DAILY DISH: UNLV Upsets No. 1 North Carolina

UNLV took out No. 1 North Carolina on Saturday night in what was inarguably the coolest game of the year thus far. The Runnin’ Rebs stuck with the consensus number one team in the country all game long, matching the Tar Heels blow-for-blow in the first half, then delivering the knockout punch in the second, draining three after three and sending the sellout crowd at the Orleans Arena in Vegas into an all-out frenzy the likes of which UNLV hasn’t seen since the glory days of Jerry Tarkanian. Rebels guard Chace Stanback led the way with 28 points, Mike Moser went for a game-changing 16 points and 18 rebounds, and Oscar Bellfield dropped 16 points and 9 dimes in a thrilling 90-80 win. This was a signature win for new head coach Dave Rice, who has the Rebs at 8-0 and certain to be ranked once the new poll comes out. Just another reason why you’ve gotta love college hoops.

Brice Massamba and UNLV had plenty to scream about after knocking off the No. 1 Tar Heels. (Ethan Miller/Getty Images)

The biggest winner in all of this conference realignment garbage may be West Virginia, which defected to the Big XII after spending sixteen-plus years in the grueling Big East. The Mountaineers will be able to recruit better in football, and although they won’t have the stranglehold on the conference the way they did in the Big East under Rich Rodriguez, will have a chance to step up against better competition. But the move should prove even more successful in basketball, because West Virginia will now face the likes of Iowa State, Texas Tech, and TCU instead of trying to go eye-for-eye with Pittsburgh, UConn, Syracuse, Louisville, and the rest of the Big East bruisers. It’s a good fit competition-wise in both sports, and the lighter schedule may allow for more basketball growth. Head coach Bob Huggins already has things rolling in Morgantown, but he’s going to have the chance to take the Mountaineers to national prominence in a less-cannibalistic conference, much like he did at Cincinnati in the old Conference USA.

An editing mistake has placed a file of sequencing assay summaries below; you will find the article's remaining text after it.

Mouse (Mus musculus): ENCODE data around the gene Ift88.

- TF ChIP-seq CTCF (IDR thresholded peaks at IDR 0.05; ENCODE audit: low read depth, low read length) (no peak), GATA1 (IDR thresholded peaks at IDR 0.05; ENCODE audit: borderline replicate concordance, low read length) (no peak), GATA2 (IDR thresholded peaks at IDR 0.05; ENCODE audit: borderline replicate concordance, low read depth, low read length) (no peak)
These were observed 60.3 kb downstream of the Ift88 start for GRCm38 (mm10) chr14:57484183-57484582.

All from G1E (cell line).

The NBA may have actually done itself a favor by locking its players out, wiping away 16 regular season games and pushing opening day back to Christmas. One complaint basketball fans have long had is that the regular season drags on way too long, means very little, and produces about as much drama as a National Geographic documentary about carpenter ants. The lockout-shortened 1999 season was one of the most exciting campaigns in recent memory, mainly because it lasted just 50 games and gave way to exciting playoff races, hope for moribund franchises if they got off to a fast start, and more momentum heading into the playoffs. It may not make sense monetarily, but a shortened season makes for greater interest. Just look at the NFL, which plays just 16 cherished contests and has fans hooked on every single game. A 66-game sprint that begins on Christmas? Sign me up.


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